The Cleveland Clinic: How to Treat Mold Exposure
Exposure to mold can cause a serious allergic reaction called aspergillosis. The Cleveland Clinic, one of our country’s largest and most respected medical centers, offers more information about this illness along with helpful tips for treatment and prevention.
Who Is Affected by Aspergillosis?
Aspergillosis gets its name from Aspergillus fumigatus, a type of mold that is the primary cause of the illness. Aspergillus is one of the most common forms of outdoor mold, but it can easily be tracked indoors on shoes and clothing.
Healthy people are generally at low risk for aspergillosis, which primarily affects those with compromised immune systems or pre-existing lung conditions. Problems arise when mold spores are inhaled and settle in lung cavities or mucus-filled airways.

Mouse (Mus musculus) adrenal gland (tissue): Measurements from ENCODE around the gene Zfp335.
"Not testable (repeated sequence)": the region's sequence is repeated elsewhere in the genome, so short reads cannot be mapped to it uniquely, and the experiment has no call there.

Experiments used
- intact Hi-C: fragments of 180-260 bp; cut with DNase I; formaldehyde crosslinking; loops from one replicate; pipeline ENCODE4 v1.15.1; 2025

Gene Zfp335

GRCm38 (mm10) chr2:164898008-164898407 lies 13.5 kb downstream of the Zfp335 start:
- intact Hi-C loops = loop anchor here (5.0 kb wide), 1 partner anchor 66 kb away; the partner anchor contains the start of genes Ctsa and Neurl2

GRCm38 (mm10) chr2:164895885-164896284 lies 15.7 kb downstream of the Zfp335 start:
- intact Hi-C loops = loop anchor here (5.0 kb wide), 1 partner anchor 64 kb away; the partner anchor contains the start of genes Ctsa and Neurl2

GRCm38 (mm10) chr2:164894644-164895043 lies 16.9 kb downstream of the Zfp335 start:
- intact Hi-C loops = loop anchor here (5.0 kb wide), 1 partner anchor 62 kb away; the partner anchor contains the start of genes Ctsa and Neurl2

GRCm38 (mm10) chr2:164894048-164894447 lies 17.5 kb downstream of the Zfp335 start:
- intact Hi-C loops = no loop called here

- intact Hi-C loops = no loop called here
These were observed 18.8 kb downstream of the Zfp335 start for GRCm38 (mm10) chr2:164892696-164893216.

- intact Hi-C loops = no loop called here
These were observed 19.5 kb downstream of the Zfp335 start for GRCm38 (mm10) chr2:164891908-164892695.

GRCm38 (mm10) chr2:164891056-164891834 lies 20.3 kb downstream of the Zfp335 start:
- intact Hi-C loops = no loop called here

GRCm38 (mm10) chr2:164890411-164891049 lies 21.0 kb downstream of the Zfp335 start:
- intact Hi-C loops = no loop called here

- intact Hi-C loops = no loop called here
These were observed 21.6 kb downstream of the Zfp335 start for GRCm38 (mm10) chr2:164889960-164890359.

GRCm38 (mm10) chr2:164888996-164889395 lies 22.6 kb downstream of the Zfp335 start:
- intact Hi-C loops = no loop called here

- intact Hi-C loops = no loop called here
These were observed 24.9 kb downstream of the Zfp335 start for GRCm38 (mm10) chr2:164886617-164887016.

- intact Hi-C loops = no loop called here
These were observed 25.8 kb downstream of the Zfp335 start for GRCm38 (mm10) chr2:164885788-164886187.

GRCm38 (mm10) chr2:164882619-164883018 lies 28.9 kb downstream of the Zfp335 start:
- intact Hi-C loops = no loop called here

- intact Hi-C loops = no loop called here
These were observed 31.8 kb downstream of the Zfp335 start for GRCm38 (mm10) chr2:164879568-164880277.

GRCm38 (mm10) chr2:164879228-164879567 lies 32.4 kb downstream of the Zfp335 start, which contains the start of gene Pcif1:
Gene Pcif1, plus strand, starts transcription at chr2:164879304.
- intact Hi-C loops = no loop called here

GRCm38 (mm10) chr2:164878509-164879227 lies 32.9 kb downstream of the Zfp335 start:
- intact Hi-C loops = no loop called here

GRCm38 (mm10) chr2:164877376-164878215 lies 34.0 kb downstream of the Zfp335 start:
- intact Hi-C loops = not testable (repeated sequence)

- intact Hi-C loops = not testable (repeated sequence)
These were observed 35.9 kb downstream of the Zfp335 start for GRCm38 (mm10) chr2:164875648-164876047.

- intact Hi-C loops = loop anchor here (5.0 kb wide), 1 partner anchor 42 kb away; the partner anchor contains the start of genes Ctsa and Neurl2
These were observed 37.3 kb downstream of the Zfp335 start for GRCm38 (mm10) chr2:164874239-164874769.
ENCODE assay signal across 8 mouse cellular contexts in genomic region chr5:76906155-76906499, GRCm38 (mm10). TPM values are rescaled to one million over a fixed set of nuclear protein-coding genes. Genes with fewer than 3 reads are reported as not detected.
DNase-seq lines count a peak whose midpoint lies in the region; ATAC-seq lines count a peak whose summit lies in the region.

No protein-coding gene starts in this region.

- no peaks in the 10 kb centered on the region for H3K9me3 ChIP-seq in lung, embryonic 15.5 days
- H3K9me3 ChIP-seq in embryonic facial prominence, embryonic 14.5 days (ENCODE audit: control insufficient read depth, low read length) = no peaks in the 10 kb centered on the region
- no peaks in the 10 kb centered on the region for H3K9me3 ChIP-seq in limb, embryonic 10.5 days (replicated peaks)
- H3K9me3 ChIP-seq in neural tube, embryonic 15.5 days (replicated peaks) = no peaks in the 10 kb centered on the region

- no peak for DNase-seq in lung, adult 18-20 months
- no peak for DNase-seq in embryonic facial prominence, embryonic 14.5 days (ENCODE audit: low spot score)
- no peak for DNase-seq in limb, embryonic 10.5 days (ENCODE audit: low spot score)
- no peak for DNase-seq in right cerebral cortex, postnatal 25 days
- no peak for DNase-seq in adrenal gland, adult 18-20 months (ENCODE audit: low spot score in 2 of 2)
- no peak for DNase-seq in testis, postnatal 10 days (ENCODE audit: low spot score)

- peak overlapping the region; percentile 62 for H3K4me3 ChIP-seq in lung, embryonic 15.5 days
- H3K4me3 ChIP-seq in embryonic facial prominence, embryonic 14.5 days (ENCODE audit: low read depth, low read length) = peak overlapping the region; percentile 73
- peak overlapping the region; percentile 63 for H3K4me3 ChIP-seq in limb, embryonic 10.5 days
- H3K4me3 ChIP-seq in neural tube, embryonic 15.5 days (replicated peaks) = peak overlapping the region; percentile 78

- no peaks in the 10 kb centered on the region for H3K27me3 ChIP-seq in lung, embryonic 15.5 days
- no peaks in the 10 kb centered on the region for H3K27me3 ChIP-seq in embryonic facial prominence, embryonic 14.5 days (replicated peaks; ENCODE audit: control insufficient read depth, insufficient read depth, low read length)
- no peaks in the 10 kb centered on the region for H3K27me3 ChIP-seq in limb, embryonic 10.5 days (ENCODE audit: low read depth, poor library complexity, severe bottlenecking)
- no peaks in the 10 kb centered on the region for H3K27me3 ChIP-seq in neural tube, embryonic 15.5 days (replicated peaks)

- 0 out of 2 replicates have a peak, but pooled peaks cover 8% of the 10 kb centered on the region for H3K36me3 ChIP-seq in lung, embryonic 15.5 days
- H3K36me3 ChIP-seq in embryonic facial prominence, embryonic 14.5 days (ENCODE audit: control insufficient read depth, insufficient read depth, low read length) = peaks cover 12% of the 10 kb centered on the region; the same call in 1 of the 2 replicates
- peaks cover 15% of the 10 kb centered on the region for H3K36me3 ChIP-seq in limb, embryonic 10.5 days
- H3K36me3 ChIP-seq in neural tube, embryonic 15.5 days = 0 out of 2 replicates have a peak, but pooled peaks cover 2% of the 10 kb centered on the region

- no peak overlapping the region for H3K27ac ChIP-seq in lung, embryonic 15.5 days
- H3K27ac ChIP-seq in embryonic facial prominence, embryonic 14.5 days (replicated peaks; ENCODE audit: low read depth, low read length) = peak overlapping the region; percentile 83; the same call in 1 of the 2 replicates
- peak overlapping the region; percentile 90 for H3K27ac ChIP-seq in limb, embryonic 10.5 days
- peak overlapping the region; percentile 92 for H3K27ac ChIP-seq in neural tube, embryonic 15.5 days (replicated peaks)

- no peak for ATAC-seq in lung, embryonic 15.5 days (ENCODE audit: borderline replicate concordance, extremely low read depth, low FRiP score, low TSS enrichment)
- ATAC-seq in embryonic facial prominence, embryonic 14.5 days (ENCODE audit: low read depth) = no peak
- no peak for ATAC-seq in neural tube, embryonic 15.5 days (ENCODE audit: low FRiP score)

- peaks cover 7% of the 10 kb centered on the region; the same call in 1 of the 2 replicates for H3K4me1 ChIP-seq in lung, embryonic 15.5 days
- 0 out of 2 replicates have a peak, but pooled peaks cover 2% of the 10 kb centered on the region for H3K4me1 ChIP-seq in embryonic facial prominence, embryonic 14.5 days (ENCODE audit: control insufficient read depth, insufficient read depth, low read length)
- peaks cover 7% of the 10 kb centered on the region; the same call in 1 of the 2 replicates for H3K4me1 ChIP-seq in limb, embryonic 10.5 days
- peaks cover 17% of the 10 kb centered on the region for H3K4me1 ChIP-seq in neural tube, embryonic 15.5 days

Diagnosis, Treatment and Prevention
Symptoms of aspergillosis include:
• Wheezing and coughing, sometimes accompanied by blood or increased mucus
• Fever and/or chills
• Shortness of breath
• Chest pain
These upper-respiratory symptoms are similar to those of general allergic reactions, so it’s important to visit your doctor and rule out other causes.
Aspergillosis is most often treated with oral corticosteroids and anti-fungal drugs, either separately or in combination. Surgery is sometimes necessary when fungus balls called aspergillomas are present in the lungs or other organs.
Since Aspergillus is so common, the best course of prevention is to avoid locations such as construction sites that are likely to have a lot of dust and mold. People at high risk might consider wearing a face mask.
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